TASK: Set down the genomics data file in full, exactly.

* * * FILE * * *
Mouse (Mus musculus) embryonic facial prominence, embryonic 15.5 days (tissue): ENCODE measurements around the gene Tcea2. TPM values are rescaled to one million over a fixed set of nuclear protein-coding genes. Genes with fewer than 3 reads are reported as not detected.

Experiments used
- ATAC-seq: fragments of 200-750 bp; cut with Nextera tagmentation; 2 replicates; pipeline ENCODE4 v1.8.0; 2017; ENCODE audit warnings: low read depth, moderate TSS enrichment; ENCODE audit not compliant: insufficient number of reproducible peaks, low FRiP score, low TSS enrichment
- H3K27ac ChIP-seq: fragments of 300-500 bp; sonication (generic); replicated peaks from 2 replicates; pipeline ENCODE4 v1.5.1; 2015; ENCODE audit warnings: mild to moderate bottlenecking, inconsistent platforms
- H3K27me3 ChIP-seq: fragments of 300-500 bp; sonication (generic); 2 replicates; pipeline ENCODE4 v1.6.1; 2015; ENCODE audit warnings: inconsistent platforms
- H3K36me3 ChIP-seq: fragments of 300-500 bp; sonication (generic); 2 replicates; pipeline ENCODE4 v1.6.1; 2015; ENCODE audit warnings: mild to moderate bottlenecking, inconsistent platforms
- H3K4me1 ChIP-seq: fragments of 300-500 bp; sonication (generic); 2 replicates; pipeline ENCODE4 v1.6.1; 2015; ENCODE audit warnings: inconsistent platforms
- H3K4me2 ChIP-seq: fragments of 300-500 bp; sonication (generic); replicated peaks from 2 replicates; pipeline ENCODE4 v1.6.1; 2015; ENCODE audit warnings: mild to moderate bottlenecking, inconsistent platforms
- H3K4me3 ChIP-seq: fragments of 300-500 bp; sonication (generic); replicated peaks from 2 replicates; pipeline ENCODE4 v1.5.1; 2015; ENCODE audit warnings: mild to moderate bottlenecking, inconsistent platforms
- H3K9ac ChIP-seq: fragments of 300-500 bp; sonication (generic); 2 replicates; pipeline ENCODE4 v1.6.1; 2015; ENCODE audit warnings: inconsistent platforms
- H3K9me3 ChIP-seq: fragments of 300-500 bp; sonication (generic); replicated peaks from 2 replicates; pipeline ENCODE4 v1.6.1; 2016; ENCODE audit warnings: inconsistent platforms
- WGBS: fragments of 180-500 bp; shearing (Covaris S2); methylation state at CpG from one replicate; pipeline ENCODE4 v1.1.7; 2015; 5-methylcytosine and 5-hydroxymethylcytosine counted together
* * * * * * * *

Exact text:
Mouse (Mus musculus) embryonic facial prominence, embryonic 15.5 days (tissue): ENCODE measurements around the gene Tcea2. TPM values are rescaled to one million over a fixed set of nuclear protein-coding genes. Genes with fewer than 3 reads are reported as not detected.

Experiments used
- ATAC-seq: fragments of 200-750 bp; cut with Nextera tagmentation; 2 replicates; pipeline ENCODE4 v1.8.0; 2017; ENCODE audit warnings: low read depth, moderate TSS enrichment; ENCODE audit not compliant: insufficient number of reproducible peaks, low FRiP score, low TSS enrichment
- H3K27ac ChIP-seq: fragments of 300-500 bp; sonication (generic); replicated peaks from 2 replicates; pipeline ENCODE4 v1.5.1; 2015; ENCODE audit warnings: mild to moderate bottlenecking, inconsistent platforms
- H3K27me3 ChIP-seq: fragments of 300-500 bp; sonication (generic); 2 replicates; pipeline ENCODE4 v1.6.1; 2015; ENCODE audit warnings: inconsistent platforms
- H3K36me3 ChIP-seq: fragments of 300-500 bp; sonication (generic); 2 replicates; pipeline ENCODE4 v1.6.1; 2015; ENCODE audit warnings: mild to moderate bottlenecking, inconsistent platforms
- H3K4me1 ChIP-seq: fragments of 300-500 bp; sonication (generic); 2 replicates; pipeline ENCODE4 v1.6.1; 2015; ENCODE audit warnings: inconsistent platforms
- H3K4me2 ChIP-seq: fragments of 300-500 bp; sonication (generic); replicated peaks from 2 replicates; pipeline ENCODE4 v1.6.1; 2015; ENCODE audit warnings: mild to moderate bottlenecking, inconsistent platforms
- H3K4me3 ChIP-seq: fragments of 300-500 bp; sonication (generic); replicated peaks from 2 replicates; pipeline ENCODE4 v1.5.1; 2015; ENCODE audit warnings: mild to moderate bottlenecking, inconsistent platforms
- H3K9ac ChIP-seq: fragments of 300-500 bp; sonication (generic); 2 replicates; pipeline ENCODE4 v1.6.1; 2015; ENCODE audit warnings: inconsistent platforms
- H3K9me3 ChIP-seq: fragments of 300-500 bp; sonication (generic); replicated peaks from 2 replicates; pipeline ENCODE4 v1.6.1; 2016; ENCODE audit warnings: inconsistent platforms
- WGBS: fragments of 180-500 bp; shearing (Covaris S2); methylation state at CpG from one replicate; pipeline ENCODE4 v1.1.7; 2015; 5-methylcytosine and 5-hydroxymethylcytosine counted together